Whooping Crane headed to roost at sunset, Aransas NWR.

It could be you photographing endangered whooping cranes near the Aransas National Wildlife Refuge next month.  I have one slot open my annual Whooping Crane Instructional Photo Tour for a lucky photographer.  Contact me quickly at this website or a lditto@larryditto.com if you want to join the small group at Rockport, Texas on February 7-9.

Larry

After the Fog Burned Off

I left home at 5:45 AM on Wednesday past in route to South Padre Island’s World Birding Center boardwalk and the Laguna Madre waterfront for some early morning bird photography.  The fog was lifting as I arrived at sunrise and, in a few minutes, it was broken enough to allow shafts of sunlight to penetrate.  Dozens of brown pelicans were roosting on pilings at one of the  marinas, so I parked and photographed several birds.

About 45 minutes later, I moved up the street to the birding center boardwalk wherea good number of ducks were landing to bathe and drink near the boardwalk.  The shooting (photography) was good until about 10:00 AM when the clouds and fog had completely cleared and the sun was turning white and hot.  Here is a sample of what I got over that two and a half hour stretch:

When you click on an image, it will enlarge and sharpen for better viewing.

Brown Pelican preening
Brown Pelican preening.
Brown Pelicans removing the droplets of fog from their feathers.
Brown Pelicans removing the droplets of fog from their feathers.
Mottled Duck pair loafing in mangrove thicket.
Mottled Duck pair loafing in mangrove thicket.

That’s the female talking and the male with the yellow bill.

Green Heron posing on a boardwalk perch.
Green Heron posing on a boardwalk perch.
American Wigeon drake in flight.
American Wigeon drake in flight.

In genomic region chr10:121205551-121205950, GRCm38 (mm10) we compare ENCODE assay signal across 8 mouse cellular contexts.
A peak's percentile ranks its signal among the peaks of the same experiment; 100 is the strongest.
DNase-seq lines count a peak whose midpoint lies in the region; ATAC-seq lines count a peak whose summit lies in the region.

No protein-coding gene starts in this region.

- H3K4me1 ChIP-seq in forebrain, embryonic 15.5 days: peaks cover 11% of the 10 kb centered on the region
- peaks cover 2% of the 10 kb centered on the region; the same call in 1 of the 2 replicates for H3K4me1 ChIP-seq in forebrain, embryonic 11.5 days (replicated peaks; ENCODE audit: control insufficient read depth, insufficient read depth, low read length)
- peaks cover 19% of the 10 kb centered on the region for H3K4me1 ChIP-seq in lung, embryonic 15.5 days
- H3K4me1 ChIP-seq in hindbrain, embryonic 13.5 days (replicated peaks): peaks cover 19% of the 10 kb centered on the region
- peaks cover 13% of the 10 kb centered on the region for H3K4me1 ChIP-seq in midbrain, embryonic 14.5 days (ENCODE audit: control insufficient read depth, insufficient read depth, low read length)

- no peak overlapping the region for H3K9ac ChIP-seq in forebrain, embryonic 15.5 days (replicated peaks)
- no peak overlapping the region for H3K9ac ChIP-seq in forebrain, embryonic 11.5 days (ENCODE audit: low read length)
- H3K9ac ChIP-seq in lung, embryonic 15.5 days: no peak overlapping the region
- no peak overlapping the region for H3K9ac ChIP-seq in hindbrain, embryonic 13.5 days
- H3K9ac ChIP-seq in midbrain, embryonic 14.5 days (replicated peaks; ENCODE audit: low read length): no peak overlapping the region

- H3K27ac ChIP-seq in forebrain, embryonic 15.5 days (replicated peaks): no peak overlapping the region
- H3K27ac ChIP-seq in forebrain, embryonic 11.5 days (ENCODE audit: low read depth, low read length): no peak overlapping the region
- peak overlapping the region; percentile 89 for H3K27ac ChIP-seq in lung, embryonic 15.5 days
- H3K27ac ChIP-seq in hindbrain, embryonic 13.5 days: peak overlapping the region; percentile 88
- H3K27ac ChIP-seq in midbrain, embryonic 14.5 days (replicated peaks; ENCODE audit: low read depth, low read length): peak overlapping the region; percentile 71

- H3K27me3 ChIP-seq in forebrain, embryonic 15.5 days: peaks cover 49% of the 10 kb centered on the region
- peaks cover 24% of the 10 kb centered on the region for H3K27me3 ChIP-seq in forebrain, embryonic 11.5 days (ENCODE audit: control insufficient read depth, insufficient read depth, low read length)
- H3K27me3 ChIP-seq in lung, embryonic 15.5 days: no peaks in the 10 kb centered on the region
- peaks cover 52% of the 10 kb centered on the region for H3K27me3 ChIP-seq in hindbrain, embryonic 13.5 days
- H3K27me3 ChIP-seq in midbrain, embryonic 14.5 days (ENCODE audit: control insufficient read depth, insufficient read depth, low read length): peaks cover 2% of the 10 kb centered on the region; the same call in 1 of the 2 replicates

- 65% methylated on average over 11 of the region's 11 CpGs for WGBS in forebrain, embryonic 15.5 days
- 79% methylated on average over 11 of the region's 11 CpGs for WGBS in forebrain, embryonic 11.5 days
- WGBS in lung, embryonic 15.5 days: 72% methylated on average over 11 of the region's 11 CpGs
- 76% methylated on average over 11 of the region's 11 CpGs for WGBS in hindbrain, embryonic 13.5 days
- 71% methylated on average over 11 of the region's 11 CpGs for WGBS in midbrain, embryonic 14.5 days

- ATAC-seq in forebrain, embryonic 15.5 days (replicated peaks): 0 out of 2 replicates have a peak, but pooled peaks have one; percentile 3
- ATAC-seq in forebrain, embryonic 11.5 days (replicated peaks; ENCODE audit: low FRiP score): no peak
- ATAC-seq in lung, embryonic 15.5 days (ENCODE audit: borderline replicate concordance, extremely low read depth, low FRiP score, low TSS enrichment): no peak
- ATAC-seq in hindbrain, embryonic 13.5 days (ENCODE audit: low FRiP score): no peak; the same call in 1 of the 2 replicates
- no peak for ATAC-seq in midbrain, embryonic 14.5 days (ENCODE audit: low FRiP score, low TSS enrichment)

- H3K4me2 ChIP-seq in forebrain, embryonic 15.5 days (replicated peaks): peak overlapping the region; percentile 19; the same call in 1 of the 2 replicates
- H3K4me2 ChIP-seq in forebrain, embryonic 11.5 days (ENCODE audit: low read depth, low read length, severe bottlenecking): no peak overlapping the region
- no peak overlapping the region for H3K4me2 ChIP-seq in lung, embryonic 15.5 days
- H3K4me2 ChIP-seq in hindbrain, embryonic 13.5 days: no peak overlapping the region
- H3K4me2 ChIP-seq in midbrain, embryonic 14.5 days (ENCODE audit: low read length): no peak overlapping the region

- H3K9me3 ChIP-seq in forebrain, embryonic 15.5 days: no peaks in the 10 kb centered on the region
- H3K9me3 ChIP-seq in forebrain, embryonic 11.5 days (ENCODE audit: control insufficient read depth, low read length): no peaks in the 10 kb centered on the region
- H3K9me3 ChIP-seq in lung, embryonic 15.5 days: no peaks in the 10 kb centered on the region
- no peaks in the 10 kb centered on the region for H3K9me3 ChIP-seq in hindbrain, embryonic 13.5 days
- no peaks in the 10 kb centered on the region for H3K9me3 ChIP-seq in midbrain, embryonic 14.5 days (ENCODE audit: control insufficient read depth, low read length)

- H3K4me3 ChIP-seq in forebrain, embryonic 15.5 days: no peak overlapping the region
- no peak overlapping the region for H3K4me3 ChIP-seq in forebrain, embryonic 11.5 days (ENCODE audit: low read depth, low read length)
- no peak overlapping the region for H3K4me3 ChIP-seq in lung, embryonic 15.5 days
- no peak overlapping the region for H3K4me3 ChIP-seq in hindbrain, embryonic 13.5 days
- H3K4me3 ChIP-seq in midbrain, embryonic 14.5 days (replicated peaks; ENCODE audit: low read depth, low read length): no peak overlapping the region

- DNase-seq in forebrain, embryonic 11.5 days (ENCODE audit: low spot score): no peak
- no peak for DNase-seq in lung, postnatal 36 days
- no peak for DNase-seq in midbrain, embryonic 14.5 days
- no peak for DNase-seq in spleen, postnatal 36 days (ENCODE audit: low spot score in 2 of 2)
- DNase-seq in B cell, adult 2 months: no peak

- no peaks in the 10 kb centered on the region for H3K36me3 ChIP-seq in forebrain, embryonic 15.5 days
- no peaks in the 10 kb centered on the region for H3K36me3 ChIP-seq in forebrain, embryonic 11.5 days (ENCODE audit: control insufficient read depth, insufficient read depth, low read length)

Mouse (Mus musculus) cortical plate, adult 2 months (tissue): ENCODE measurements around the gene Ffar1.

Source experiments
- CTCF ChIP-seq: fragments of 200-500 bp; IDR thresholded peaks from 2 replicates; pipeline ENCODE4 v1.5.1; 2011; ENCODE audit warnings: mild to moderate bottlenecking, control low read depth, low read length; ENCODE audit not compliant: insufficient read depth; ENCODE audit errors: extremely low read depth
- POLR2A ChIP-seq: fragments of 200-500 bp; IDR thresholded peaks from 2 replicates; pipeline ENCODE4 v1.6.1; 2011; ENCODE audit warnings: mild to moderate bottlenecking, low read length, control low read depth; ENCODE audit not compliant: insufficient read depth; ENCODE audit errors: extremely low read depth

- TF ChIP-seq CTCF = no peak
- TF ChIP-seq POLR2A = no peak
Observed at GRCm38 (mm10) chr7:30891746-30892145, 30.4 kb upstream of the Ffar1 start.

Northern Pintail drake at takeoff.
Northern Pintail drake at takeoff.
Northern Pintail drake over colored water.
Northern Pintail drake over colored water.

When I’m photographing over or near the water, I try to get positioned where my subjects, usually birds, will swim through or fly over patches of water that are reflecting shoreline color (from trees or even manmade structures with colorful paint like the South Padre Island Convention Center) rather than sky.  As you can see from the last image above, this pintail flew above just such a stretch of colored water.

Osprey on the hunt for fish.
Osprey on the hunt for fish.
Osprey making a right turn.
Osprey making a right turn.

When photographing birds in flight, I find that their most photogenic  position will be during a turn with their back toward the camera as in the shot above.

Ospreys in flight
Ospreys in flight.

This pair of ospreys caught me by surprise while I was using the 500 mm lens.  There was no time to put it down and grab a second camera with the 100-400 mm lens.  Hence, I lost a great opportunity for several good shots with the birds together.  From now on, I’ll follow my own advice and keep the second camera with smaller lens slung over my shoulder for a quick switch when needed.

Larry

Bosque del Apache Instructional Photo Tour: Volume 4

If you don’t see my images on Facebook, then you missed the shots I’m posting today.  This was the best year for duck photography at that refuge I’ve ever had.  Here are some of my favorites from this year’s batch:

Remember to click on a photo if you want  it to enlarge and sharpen for better viewing.

Drake northern pintail landing near golden willows.
Drake Northern Pintail landing near golden willows.
Northern Pintail drake breaking for the landing.
Northern Pintail drake breaking for the landing.
Northern Pintail landing at sunset with a storm cloud for background.
Northern Pintail landing at sunset with a storm cloud for background.
Profile of Northern Pintail drake landing.
Profile of Northern Pintail drake landing.
Northern Pintail drake landing with other ducks.
Northern Pintail drake landing with other ducks.
Northern PIntail with wings and tail catching a lot of air.
Northern PIntail with wings and tail catching a lot of air.
Northern Pintail hen landing
Northern Pintail hen landing with a display of speculum.
Mallard pair landing.
Mallard pair landing.
Mallard drake take off.
Mallard drake take off.
Mallards aborting takeoff.
Mallards aborting takeoff.
Northern Pintail, drake landing.
Northern Pintail, drake landing.